Recruit More Volunteers


When the New Jersey State Police hosted a statewide Boy Scout camporee in 2004, the agency convinced many Scouts to think about careers in law enforcement. Last fall, the camporee was held again, and the Boy Scouts returned the favor. The Jersey Shore Council-the lead council of seven that participated- used the event to recognize and reengage adult Eagle Scouts.

The effort culminated in an Eagle Scout reception hosted by Major General Glenn Rieth, adjutant general of New Jersey, commanding the New Jersey Army and Air National Guard, which co-hosted the camporee. More than 500 Eagle Scouts attended the reception, including 70 newly identified Eagle Scouts within the ranks of the New Jersey State Police.

Each Eagle Scout received General Reith’s challenge coin, a tangible reminder of their special status as “marked men” in their communities. “It’s a tool we can use to recruit merit badge counselors, unit leaders, assistant leaders, and committee members,” said Council Commissioner Michael Palmer.

Many of the Eagle Scouts within the State Police have joined the recently formed New Jersey State Troopers Eagle Scout Association, a group whose goal is to support the Scouting program while enhancing the police agency’s image. “They were instrumental in helping make this event the success that it was. Their enthusiasm was so evident,” said Council President Robert Warner.

The troopers’ enthusiasm has already extended beyond the camporee. Recently, they’ve helped with such projects as teaching members of an inner-city Trenton troop to swim- an important step toward becoming Eagle Scouts.

The road to the Eagle Scout Award often begins at a Cub Scout school night, the first encounter many boys-and their parents-have with Scouting. Parents who attend school nights in the Quivira Council in Kansas hear a simple message: We expect you to volunteer.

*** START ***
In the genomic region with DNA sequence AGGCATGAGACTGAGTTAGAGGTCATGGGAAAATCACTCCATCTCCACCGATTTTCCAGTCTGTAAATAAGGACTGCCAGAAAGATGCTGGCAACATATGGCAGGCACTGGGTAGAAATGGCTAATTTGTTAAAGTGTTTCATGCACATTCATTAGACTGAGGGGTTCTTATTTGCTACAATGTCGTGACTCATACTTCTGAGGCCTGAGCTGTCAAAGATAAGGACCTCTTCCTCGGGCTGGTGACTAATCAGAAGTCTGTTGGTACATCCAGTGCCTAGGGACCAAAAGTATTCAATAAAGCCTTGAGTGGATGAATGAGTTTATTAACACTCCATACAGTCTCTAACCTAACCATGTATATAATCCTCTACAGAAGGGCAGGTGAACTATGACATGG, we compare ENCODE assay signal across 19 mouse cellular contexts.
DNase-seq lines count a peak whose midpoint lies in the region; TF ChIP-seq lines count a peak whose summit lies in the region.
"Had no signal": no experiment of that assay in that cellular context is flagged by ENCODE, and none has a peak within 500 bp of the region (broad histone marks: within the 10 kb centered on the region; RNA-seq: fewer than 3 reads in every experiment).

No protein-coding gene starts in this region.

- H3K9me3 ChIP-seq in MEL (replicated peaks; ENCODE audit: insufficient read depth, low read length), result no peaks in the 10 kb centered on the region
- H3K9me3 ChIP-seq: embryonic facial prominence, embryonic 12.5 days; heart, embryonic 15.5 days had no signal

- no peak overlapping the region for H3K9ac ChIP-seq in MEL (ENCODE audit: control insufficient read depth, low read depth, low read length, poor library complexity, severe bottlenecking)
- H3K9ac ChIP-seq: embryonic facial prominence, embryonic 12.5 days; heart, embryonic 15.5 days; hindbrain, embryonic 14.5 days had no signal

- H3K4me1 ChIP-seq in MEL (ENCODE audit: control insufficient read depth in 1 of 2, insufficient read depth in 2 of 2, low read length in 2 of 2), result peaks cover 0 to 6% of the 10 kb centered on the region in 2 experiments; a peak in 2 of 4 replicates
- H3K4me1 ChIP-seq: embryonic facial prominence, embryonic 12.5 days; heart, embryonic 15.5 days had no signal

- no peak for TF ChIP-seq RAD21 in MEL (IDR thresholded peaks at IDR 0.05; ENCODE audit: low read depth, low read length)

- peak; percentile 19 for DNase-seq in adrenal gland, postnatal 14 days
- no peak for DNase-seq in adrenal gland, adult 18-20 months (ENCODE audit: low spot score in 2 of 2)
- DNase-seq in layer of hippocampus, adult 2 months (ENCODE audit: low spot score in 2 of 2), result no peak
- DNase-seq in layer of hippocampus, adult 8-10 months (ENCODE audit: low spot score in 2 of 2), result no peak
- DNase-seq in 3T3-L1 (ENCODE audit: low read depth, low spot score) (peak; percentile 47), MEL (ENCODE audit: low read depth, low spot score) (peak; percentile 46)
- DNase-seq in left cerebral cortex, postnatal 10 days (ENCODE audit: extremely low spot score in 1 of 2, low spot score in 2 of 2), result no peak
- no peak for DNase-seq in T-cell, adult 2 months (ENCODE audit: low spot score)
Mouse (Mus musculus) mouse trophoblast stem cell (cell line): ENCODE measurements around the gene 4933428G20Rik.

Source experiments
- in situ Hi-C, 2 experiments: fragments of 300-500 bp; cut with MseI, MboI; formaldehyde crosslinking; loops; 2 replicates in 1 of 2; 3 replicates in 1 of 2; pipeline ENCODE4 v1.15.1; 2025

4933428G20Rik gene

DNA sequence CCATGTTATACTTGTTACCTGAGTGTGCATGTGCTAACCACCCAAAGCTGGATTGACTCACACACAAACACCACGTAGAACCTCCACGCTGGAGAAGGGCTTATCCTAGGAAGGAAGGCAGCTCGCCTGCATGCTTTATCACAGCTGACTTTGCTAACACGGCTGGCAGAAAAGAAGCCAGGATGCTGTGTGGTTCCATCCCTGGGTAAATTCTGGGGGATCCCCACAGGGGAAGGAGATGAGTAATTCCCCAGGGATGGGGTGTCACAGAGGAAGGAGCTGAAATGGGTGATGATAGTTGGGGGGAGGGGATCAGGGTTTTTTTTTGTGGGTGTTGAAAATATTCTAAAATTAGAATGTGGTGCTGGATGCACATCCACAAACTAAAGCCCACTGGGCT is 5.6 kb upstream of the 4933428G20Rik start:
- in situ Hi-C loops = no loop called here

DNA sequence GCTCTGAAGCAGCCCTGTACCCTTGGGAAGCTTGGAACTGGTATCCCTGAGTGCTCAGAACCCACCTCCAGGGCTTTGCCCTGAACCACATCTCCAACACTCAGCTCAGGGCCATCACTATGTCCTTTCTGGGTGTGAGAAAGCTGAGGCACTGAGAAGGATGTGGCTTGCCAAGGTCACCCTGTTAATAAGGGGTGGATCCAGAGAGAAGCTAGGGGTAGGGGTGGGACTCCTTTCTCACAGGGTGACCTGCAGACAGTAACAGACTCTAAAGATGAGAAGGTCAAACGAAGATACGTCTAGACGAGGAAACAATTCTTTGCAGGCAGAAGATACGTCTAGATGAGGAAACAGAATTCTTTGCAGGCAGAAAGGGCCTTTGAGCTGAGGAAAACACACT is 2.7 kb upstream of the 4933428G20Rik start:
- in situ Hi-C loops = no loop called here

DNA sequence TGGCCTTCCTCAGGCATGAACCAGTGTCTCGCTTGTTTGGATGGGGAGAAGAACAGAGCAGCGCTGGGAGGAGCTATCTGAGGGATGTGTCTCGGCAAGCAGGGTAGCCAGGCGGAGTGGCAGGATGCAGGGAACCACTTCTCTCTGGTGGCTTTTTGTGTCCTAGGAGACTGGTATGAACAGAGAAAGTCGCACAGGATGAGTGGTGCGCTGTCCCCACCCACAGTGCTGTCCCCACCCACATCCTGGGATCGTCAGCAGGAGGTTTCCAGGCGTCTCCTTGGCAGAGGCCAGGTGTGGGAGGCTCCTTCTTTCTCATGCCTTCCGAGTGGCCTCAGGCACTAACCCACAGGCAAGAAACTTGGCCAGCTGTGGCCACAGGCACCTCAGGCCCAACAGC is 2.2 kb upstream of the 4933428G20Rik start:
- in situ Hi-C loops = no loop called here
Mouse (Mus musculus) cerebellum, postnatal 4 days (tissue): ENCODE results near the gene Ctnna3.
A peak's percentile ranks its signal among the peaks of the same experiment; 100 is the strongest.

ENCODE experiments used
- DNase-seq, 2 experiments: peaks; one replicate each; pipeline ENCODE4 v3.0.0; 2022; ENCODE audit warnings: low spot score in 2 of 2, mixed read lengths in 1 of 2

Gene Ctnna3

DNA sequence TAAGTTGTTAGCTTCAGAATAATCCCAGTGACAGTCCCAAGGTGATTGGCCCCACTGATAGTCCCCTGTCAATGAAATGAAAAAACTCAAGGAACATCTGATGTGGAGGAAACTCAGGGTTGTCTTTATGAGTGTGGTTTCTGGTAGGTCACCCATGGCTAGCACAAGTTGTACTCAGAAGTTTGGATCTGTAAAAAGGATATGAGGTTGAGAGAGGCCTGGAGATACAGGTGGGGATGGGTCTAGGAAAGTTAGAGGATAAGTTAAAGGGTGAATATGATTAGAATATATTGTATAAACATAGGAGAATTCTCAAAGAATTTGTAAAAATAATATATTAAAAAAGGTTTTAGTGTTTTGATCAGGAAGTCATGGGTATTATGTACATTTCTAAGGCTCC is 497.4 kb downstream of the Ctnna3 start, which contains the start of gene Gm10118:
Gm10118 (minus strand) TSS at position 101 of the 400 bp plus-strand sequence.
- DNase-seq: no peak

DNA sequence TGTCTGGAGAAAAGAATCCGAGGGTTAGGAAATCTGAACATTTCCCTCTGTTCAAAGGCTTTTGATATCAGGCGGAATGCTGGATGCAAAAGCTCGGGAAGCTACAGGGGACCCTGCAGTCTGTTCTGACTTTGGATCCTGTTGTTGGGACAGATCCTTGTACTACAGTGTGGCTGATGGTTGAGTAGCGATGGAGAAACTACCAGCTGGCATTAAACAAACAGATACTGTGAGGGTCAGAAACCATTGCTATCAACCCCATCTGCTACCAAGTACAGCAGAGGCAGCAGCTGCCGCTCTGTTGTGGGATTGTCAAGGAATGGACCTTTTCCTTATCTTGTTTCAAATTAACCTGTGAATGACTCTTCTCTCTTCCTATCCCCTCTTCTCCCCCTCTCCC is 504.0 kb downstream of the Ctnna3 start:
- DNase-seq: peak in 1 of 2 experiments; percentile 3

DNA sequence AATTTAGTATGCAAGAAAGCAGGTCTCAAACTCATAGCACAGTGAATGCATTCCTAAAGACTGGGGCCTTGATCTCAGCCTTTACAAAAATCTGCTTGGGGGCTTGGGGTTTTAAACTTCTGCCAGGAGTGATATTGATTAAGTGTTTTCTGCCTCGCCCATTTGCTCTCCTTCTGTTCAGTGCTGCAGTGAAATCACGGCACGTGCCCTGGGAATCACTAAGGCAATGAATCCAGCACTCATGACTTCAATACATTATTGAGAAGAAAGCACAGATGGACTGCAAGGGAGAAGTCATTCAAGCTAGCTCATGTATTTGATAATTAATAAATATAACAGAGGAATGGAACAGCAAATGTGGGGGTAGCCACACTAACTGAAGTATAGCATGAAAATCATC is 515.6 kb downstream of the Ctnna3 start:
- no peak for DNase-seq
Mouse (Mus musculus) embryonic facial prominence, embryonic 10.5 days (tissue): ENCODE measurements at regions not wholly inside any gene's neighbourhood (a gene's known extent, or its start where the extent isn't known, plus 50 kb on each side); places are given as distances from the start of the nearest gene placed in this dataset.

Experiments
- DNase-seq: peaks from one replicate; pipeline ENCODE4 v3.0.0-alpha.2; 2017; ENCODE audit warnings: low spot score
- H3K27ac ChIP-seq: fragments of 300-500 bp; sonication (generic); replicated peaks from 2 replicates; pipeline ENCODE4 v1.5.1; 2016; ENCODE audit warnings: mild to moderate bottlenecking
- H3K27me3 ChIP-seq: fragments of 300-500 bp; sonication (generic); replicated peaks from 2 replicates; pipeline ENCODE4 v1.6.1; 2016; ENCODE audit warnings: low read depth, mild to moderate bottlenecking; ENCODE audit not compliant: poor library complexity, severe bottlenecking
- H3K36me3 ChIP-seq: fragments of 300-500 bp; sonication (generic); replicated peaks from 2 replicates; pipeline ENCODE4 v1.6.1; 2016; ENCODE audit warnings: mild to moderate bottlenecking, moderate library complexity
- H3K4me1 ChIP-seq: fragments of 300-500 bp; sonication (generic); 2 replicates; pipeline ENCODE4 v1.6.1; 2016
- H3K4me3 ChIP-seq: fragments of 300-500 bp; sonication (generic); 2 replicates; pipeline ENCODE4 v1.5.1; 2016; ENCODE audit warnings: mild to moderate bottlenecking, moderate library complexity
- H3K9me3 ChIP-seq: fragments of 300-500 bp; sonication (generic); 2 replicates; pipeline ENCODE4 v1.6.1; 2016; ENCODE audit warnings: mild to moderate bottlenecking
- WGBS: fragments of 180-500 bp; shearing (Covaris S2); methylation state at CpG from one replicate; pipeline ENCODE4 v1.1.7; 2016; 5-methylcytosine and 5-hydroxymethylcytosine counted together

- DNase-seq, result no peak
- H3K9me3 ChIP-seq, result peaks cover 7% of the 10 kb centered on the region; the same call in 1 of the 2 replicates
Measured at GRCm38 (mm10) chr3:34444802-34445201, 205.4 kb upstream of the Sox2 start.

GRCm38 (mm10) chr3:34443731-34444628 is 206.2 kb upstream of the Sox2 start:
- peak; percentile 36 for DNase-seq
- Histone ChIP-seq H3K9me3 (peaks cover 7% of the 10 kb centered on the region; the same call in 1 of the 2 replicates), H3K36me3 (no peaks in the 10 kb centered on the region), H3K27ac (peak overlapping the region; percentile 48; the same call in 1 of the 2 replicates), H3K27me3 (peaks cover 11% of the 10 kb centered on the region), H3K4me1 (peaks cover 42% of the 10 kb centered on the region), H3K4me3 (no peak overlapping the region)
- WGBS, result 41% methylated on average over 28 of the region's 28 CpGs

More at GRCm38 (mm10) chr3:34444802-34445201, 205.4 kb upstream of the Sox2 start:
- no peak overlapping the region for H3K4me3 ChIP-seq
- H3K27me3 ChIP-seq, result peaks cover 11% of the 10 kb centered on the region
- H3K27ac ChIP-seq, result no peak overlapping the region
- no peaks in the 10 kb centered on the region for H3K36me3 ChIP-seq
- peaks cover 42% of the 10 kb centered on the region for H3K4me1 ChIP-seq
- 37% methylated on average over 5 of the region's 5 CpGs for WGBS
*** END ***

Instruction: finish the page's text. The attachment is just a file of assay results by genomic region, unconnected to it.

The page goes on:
“Each one of them is essentially required to register and do something for that unit,” said Scout Executive Fred Meijering. “We don’t start off by begging. We start off by expecting.” As a result, the council has nearly doubled its volunteer base in three years.

According to Vice President for Membership Brad Bechtel, it’s critical to recruit volunteers at school night. “Parents are rarely more excited about the program than they are that night,” he said.

But it’s just as important to use the right language. Presenters avoid the L-word-“leader”-and talk instead about being a volunteer. “The word ‘leader’ scares people,” Bechtel said.

Of course, the council does need up-front leaders-men and women who can run district committees, serve on the council executive board, and coordinate financial campaigns. Through a renewed emphasis on the nominating process, the council has significantly raised the caliber of its board-level volunteers in recent years.

According to Council President Sam Williams, the board is quickly becoming a “board of choice” in the Wichita area. “We are able to go right to the top of any company in this town and ask for their support,” he said.

That support has helped the council nearly double its Friends of Scouting giving while raising more than $5 million for its capital campaign. Much of that money was solicited by Jack Pelton, a volunteer identified through the nominating process. When he’s not raising money for Scouting, Pelton serves as chairman, president, and CEO of Cessna Aircraft Company.



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